August 27, 2017
The sport, which always begins on August 12th each year, has been an integral part of the countryside calendar for decades, although having once been an aristocratic hobby, it’s increasingly at the centre of rows over animal cruelty and class.
1. Grouse are incredibly speedy
Regarded as the “king” of game birds, red grouse are incredibly sought after and represent the supreme shooting challenge. They can fly at speeds of up to 70 miles per hour, often fly low and have a habit of changing direction at the last minute. It’s no wonder they require a high level of skill to shoot.
2. They would be lost without heather
As well as berries and seeds, a typical grouse eats up to 50g of heather a day. They eat the young, tender heather with green shoots but nest and shelter in the old heather. Heather moorland is now rarer than rainforest, according to the Moorland Association. The UK has 75 per cent of what is left worldwide.
3. Victorians started it
Grouse shooting can be traced back 160 years to 1853. It started to take off when the railways suddenly made it easier to get to the moors, and shotguns became breech-loading. The “bags” – total number of birds shot per day – were huge, often topping 2,000 in a single day. Although grouse shooting is most commonly associated with the Scottish Highlands, red grouse were, and still are, shot on moors in Wales, Northern Ireland and as far south as England’s Peak District.
4. Red grouse are unique to Britain
The red grouse is native to Britain, making them high-value birds. People from all over the world pay large sums of money every year to shoot them. The red grouse’s closest relative, the willow grouse, is found throughout northern Europe, Asia, Canada and Alaska.
5. It has less fat than chicken
By early evening on the so called Glorious Twelfth the first red grouse shot that day will already be on the menu of some of London’s top restaurants, which compete fiercely for the honour of serving the first birds that are shot at the start of the season.
6. Grouse make an unusual noise
Red grouse make a very distinctive call that sounds like ‘Go back! Go back! Go back’ as they fly fast and low above the heather.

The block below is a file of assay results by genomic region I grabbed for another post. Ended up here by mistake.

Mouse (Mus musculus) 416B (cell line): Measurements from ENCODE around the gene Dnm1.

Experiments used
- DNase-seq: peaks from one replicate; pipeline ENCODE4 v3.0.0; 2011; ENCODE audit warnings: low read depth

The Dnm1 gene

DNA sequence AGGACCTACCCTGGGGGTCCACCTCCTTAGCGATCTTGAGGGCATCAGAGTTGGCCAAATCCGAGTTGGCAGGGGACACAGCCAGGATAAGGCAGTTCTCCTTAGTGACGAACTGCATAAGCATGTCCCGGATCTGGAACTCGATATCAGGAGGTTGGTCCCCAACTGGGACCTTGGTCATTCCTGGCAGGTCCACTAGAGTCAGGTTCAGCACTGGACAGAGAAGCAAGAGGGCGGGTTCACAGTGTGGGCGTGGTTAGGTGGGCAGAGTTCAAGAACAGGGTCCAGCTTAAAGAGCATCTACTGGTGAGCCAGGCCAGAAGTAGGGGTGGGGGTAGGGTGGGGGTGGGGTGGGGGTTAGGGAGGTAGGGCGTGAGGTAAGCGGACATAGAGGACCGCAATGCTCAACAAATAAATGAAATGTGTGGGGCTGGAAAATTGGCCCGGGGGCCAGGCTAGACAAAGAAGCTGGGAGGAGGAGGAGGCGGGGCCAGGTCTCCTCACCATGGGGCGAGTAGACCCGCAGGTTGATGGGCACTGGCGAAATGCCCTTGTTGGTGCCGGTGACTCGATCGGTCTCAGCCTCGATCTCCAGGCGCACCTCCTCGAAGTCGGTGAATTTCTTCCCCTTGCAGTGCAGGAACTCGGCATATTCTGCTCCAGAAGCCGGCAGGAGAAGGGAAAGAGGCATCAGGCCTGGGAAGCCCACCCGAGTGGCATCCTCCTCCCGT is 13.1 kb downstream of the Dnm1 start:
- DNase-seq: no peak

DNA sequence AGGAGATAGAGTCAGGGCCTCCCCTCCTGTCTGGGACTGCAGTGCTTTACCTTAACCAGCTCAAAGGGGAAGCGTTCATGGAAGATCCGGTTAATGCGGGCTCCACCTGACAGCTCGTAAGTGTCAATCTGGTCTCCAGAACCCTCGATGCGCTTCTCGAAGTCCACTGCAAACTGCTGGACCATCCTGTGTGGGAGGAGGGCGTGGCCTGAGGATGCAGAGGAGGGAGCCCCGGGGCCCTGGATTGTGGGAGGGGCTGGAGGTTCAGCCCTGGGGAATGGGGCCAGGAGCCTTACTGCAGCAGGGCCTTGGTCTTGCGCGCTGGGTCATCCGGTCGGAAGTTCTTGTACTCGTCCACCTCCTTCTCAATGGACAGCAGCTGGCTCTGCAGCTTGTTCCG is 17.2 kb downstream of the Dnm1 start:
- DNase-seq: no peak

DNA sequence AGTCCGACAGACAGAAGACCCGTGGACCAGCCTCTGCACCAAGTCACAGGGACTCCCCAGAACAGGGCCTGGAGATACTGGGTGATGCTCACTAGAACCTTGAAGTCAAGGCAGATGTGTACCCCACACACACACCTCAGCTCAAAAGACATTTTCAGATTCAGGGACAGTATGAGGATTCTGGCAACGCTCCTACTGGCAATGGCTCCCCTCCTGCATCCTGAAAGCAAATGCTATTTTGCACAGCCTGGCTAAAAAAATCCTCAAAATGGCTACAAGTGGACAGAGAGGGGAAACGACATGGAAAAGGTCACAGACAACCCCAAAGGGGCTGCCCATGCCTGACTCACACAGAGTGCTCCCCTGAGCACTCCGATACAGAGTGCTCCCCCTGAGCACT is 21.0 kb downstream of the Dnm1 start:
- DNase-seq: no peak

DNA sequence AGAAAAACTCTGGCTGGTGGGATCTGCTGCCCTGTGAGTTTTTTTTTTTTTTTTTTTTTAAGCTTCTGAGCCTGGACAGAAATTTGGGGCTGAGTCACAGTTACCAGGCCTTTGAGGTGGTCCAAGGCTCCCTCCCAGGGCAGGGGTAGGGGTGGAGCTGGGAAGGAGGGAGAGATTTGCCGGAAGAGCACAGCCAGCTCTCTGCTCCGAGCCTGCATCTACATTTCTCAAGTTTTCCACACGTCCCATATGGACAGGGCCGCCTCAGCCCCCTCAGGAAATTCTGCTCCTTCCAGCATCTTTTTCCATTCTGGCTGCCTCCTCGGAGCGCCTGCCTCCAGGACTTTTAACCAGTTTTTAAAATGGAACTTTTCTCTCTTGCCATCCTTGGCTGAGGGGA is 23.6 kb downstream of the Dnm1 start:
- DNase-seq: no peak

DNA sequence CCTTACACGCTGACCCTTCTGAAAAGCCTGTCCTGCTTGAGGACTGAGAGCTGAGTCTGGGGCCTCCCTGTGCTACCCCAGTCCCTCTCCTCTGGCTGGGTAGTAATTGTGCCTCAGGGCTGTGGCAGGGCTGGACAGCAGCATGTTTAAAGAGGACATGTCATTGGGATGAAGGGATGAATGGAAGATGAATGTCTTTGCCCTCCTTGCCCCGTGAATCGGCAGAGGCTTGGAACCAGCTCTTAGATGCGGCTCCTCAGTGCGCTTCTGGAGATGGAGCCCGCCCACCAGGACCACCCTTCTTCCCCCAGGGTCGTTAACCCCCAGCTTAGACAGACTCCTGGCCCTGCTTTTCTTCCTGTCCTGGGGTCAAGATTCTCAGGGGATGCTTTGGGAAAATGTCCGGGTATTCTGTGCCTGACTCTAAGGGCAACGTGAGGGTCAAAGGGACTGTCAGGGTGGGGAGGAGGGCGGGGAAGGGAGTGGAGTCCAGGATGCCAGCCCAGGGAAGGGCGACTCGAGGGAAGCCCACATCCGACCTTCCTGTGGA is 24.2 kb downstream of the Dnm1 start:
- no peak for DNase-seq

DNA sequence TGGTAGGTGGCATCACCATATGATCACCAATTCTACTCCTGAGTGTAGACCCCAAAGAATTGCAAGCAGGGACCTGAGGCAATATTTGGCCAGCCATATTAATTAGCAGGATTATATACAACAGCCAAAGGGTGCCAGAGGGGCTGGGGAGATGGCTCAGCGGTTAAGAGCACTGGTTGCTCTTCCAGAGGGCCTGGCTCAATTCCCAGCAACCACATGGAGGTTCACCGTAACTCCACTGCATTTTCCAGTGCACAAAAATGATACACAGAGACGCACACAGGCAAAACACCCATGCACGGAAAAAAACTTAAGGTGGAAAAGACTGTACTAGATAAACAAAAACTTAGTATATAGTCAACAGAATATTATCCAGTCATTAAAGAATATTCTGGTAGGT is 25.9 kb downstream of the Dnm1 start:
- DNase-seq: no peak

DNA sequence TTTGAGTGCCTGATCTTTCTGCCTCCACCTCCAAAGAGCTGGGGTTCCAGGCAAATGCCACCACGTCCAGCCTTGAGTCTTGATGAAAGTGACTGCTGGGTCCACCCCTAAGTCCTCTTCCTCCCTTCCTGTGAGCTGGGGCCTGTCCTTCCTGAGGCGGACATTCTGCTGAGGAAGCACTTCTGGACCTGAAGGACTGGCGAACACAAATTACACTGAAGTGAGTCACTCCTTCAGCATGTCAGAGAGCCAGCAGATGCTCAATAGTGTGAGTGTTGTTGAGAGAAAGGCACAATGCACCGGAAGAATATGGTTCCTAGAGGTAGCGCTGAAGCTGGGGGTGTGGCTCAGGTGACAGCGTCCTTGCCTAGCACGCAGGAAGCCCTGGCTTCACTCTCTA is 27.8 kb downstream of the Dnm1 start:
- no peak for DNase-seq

7. No complaining about this fact
The verb “to grouse,” originally meant “to complain or grumble” and dates to the late 19th century. It apparently originated as soldiers’ slang in the British Army and the earliest known use of the verb was by Rudyard Kipling in 1887.
8. Sundays are a no-go
Grouse are safe for one day of the week. It’s illegal to shoot grouse – as well as many other game birds – on the Sundays. In 2012 when the Glorious 12th fell on a Sunday, it had to be moved to August 13th.
9. Grouse shooting is big business
Grouse shooting generates about £150 million for the economy every year. The industry also supports approximately 2,500 full time equivalent jobs – from gamekeepers and beaters to people in tourism and hospitality.
10. It’s increasingly controversial
Environmentalists accuse landowners of killing natural predators which threaten grouse populations both legally (like foxes and stoats) and illegally (birds of prey like hen harriers). Conservationists also argue that burning heather leaves peat exposed to the air, threatening wildlife that make their home in the peatland. They also say that exposing peat to air causes the carbon in it to release carbon dioxide which contributes to climate change. However, gamekeepers claim that responsible grouse moor management actually protects the environment. More than 60 per cent of England’s upland Sites of Special Scientific Interest (SSSI) are managed as grouse moors, controlling bracken and controlling the grazing of livestock so heather and wildlife can thrive.
11. Grouse are wild
Red grouse (Lagopus lagopus) are not artificially reared for shooting, like pheasants and partridges. Teams of gamekeepers manage the moors to maximise the number of birds available – so some years the numbers fluctuate according to the conditions.
Millions of pounds are spent every year carefully setting fire to heather when it reaches wellie-height to encourage its regeneration. Different areas are burnt in rotation so there is always a patchwork of short and tall heather. (Burning always happens in the winter and the early part of spring when there are no nesting birds on the ground.)
12. Symbol of Scotland
The red grouse is Scotland’s national game bird. It was the former mascot of the Scottish rugby team (between 1990 and 2007) and is the emblem of the famous whisky.